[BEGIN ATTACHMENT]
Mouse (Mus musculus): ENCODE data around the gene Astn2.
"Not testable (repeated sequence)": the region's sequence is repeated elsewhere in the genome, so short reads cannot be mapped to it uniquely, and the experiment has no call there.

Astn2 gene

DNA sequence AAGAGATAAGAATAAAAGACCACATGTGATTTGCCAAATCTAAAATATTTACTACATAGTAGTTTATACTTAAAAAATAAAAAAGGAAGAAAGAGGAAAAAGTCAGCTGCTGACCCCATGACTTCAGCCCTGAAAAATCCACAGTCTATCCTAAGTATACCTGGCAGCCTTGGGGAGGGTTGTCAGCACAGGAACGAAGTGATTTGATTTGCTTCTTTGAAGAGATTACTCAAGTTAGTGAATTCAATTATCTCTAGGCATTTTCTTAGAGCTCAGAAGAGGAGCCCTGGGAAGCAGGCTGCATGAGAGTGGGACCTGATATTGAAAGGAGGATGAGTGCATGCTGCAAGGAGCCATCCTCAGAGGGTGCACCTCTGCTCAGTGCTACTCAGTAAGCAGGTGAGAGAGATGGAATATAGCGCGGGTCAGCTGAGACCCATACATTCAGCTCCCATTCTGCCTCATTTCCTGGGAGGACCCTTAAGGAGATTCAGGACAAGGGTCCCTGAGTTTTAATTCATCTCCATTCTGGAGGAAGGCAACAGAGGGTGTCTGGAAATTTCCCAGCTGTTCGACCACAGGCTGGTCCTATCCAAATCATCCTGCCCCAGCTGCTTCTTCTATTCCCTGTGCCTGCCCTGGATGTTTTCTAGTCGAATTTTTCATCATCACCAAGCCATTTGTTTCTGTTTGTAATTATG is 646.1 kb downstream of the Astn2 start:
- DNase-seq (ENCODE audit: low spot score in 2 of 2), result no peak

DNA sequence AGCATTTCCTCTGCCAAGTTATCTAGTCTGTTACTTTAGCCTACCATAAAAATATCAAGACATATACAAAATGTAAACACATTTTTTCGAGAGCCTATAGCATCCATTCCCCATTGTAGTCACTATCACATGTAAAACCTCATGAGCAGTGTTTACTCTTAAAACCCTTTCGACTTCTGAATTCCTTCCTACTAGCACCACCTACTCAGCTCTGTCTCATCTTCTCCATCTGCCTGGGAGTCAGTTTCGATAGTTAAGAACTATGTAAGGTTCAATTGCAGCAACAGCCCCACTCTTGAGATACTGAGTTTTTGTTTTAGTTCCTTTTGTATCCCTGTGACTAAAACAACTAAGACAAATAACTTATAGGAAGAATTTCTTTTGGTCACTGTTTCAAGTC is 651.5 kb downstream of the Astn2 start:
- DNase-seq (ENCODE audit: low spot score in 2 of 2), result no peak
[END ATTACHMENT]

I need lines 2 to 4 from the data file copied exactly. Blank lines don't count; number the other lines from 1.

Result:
"Not testable (repeated sequence)": the region's sequence is repeated elsewhere in the genome, so short reads cannot be mapped to it uniquely, and the experiment has no call there.

Astn2 gene

DNA sequence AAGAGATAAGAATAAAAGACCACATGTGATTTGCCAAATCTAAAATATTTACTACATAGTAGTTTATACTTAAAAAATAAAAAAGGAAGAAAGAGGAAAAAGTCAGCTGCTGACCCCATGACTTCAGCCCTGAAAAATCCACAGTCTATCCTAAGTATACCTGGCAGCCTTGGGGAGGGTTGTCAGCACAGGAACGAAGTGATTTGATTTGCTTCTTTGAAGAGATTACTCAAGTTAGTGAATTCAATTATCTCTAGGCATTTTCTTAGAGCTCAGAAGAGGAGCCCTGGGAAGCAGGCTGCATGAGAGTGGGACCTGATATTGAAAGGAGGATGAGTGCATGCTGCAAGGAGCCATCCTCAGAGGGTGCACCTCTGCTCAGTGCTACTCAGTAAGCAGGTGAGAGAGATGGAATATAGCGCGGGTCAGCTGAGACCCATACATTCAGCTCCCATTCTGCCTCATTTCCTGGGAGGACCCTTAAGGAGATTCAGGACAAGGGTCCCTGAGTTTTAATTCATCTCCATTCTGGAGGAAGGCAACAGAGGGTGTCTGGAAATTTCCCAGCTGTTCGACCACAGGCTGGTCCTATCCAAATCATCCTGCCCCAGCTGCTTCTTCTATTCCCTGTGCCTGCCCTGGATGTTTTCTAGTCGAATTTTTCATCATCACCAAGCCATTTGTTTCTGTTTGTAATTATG is 646.1 kb downstream of the Astn2 start: